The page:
Technologies and tools for a manufacturing transformation: If we can’t find the skills here, we should be able to import them by Philip Ewen

@AuManufacturing’s “technologies and tools” series continues with a frank look at skill shortage issues from Philip Ewen, an experienced SME executive.


I founded a very successful automated food machinery design and manufacturing company that I sold to a Nasdaq-listed firm in 2006. 


Our constant struggle was acquiring skilled people. Now, with the immigration walls up, that problem is going to be worse. 


Literally over half of my 40-odd staff were immigrants, and they held all the key positions. 80 per cent of our production in Sydney we exported to the United States, but we worked all over the world. 


Frankly, one of the main reasons I sold the company was the constant struggle of getting the right people.

This is really where the problem lies: there were always plenty of applicants with the relevant technical qualifications, however, for your typical SME, most require too many resources from already overburdened managers to train and assimilate them into the company. 


They had previously worked in larger companies, with carefully pigeonholed tasks, and lacked versatility, or they simply had no practical experience whatsoever. 


In my view, the best way to support manufacturing is to “steal” talent from other countries. 


For instance, last year we stayed with some friends (a couple) in Berkeley, CA. They both worked in tech companies just around the corner. The whole town was buzzing with progressive, highly-skilled engineers. That just does not happen in Australia; we do not have that sort of access to a broad set of highly-skilled individuals. 


I have also given thought to automation. 


I always kept my business running on a large cash balance to ensure if orders fell away for a period, we could cut overtime and just make stuff for stock.

Manufacturing automation is very expensive kit, especially if you are building small-run production machines, as we were. Compromising the cash security of the business to buy expensive automated tools was not, at least at the time, something we entertained. 


Sure, we could have leased equipment,  and perhaps now in 2020 there is gear that offers a lot of versatility, like 3D printers and automated welding equipment, but it is still a very big capital cost.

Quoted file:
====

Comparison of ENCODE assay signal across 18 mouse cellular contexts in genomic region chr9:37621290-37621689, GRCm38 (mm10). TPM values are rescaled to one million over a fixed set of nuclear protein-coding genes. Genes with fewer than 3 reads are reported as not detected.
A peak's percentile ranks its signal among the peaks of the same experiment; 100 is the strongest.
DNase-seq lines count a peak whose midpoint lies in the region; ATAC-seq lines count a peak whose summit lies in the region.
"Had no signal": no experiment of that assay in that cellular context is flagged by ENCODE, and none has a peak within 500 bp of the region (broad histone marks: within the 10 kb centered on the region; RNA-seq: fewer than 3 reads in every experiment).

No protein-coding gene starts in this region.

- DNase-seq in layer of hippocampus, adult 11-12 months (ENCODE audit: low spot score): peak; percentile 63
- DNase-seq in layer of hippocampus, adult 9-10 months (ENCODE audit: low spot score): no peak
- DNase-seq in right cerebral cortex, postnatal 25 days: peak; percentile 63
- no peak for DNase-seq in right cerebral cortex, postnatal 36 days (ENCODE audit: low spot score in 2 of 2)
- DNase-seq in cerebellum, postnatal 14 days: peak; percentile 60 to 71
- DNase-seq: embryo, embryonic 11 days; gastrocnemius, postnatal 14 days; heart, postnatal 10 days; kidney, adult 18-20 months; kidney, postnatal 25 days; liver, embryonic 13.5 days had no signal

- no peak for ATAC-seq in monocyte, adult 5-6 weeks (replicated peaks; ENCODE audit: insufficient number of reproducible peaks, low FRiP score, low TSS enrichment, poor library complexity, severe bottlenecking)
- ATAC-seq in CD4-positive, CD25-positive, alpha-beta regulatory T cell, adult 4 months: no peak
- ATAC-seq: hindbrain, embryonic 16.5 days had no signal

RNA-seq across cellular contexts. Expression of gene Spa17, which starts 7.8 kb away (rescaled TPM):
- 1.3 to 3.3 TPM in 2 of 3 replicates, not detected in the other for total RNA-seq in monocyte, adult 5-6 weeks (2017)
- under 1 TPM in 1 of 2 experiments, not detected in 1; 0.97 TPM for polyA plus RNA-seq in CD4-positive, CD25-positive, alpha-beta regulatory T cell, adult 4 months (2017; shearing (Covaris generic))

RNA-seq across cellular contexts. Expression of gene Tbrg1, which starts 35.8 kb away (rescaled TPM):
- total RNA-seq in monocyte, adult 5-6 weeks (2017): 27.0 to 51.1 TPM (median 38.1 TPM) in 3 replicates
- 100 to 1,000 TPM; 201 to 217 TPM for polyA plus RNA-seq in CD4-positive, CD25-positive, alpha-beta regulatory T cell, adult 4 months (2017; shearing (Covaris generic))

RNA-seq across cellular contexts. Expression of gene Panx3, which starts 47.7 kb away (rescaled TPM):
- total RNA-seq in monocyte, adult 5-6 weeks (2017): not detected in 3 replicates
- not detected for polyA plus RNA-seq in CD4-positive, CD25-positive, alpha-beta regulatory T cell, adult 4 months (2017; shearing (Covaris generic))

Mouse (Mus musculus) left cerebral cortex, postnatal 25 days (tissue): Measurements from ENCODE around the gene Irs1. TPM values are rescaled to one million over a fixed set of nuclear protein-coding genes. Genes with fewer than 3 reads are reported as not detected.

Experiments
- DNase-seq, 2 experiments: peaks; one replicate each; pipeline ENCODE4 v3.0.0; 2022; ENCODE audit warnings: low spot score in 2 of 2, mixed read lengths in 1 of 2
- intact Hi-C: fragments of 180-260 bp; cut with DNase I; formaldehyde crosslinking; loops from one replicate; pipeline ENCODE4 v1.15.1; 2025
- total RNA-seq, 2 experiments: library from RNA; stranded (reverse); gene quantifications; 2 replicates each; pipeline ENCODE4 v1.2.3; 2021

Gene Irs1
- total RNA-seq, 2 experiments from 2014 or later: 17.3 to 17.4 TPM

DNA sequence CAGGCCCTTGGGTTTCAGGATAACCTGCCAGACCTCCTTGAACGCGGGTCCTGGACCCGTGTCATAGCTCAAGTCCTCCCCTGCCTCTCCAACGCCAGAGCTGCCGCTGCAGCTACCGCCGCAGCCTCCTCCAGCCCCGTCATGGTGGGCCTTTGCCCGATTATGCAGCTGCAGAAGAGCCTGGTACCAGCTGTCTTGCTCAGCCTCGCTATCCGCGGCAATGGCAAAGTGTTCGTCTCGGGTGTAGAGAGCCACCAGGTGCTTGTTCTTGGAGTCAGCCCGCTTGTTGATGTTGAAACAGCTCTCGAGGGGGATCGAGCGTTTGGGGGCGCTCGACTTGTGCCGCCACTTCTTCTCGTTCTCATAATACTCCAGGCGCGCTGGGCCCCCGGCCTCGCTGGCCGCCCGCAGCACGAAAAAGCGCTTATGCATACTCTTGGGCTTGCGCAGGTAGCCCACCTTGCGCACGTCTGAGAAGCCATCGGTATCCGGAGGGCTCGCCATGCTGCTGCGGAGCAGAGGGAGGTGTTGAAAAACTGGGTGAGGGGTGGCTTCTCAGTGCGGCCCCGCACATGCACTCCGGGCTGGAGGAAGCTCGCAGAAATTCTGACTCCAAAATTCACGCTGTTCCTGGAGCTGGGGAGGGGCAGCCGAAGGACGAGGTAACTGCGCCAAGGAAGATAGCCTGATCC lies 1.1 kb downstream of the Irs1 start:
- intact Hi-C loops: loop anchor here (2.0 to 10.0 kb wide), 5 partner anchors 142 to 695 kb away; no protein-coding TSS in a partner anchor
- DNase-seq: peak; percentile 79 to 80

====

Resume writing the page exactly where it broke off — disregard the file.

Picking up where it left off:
Then the other side of this is there are few sub-contract workshops that a machine building company has available to them, unlike, say, in Europe or the USA.

So I am probably not telling you anything you do not know, however, the challenges are immense, and the government incentive programs are totally inadequate. 


And you can’t just outright subsidise the industry, lest you fall into international trade potholes, but we can steal talent.


In summary, the immigration framework for skilled workers needs a complete rethink, and immigrants really need to be vetted by industry — not only bureaucrats.

Secondly, there needs to be an industry-wide structural framework, and incentives for component manufacturers. We tried making components in China, with limited success due to low quantities. The far better alternative would be a broader network of component manufacturers in Australia and New Zealand. That is perhaps where tax breaks and incentives need to be directed, so these companies can invest in the best automation has to offer today.

A vertically-integrated SME manufacturer is dead in the water. If we are going to build shit in Australia, we need to follow others, like the Germans. The end product manufacturer cannot be bogged down in trying to make everything themselves.


The time to sort out our immigration issues is now. And Australia is an even more attractive destination this minute, considering the mess the rest of the world is in right now.


@AuManufacturing’s Technologies and tools for a manufacturing transformation series is brought to you with

the support of Titomic and the Advanced Manufacturing Growth Centre.


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